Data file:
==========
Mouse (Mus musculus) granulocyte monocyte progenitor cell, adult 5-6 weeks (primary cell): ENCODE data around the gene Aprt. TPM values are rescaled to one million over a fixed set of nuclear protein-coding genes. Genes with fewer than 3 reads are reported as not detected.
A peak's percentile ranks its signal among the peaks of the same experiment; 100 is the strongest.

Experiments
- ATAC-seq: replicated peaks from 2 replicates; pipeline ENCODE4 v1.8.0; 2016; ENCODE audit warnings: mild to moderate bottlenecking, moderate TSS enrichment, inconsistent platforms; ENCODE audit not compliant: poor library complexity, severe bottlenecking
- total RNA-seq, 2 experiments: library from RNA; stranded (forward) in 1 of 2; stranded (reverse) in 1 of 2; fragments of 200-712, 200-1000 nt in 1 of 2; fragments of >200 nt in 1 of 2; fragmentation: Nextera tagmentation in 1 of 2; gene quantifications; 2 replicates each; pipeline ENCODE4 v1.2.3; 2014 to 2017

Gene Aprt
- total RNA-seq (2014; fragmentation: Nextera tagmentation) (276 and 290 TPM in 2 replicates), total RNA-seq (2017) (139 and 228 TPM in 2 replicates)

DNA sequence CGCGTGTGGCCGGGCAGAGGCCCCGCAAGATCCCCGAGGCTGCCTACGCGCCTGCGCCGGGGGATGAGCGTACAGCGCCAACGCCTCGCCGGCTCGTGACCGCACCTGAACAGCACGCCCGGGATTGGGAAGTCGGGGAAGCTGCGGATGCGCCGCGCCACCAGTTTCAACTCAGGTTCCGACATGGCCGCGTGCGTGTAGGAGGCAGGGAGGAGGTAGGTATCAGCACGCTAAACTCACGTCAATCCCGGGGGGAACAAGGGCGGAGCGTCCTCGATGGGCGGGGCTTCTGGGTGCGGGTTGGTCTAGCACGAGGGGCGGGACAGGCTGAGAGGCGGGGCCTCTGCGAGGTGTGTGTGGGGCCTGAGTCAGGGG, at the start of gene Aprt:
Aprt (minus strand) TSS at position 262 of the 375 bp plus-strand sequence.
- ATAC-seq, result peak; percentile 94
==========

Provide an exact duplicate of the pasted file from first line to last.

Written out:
Mouse (Mus musculus) granulocyte monocyte progenitor cell, adult 5-6 weeks (primary cell): ENCODE data around the gene Aprt. TPM values are rescaled to one million over a fixed set of nuclear protein-coding genes. Genes with fewer than 3 reads are reported as not detected.
A peak's percentile ranks its signal among the peaks of the same experiment; 100 is the strongest.

Experiments
- ATAC-seq: replicated peaks from 2 replicates; pipeline ENCODE4 v1.8.0; 2016; ENCODE audit warnings: mild to moderate bottlenecking, moderate TSS enrichment, inconsistent platforms; ENCODE audit not compliant: poor library complexity, severe bottlenecking
- total RNA-seq, 2 experiments: library from RNA; stranded (forward) in 1 of 2; stranded (reverse) in 1 of 2; fragments of 200-712, 200-1000 nt in 1 of 2; fragments of >200 nt in 1 of 2; fragmentation: Nextera tagmentation in 1 of 2; gene quantifications; 2 replicates each; pipeline ENCODE4 v1.2.3; 2014 to 2017

Gene Aprt
- total RNA-seq (2014; fragmentation: Nextera tagmentation) (276 and 290 TPM in 2 replicates), total RNA-seq (2017) (139 and 228 TPM in 2 replicates)

DNA sequence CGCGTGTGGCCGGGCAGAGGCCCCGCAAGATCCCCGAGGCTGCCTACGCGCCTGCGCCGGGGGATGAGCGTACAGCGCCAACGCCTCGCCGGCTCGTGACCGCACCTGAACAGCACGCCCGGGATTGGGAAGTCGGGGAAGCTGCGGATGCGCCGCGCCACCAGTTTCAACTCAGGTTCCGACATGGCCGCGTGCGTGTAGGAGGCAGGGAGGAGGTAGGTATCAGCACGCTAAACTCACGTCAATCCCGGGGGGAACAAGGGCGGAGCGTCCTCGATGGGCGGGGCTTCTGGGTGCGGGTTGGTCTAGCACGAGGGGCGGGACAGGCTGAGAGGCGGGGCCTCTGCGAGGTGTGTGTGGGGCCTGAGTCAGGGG, at the start of gene Aprt:
Aprt (minus strand) TSS at position 262 of the 375 bp plus-strand sequence.
- ATAC-seq, result peak; percentile 94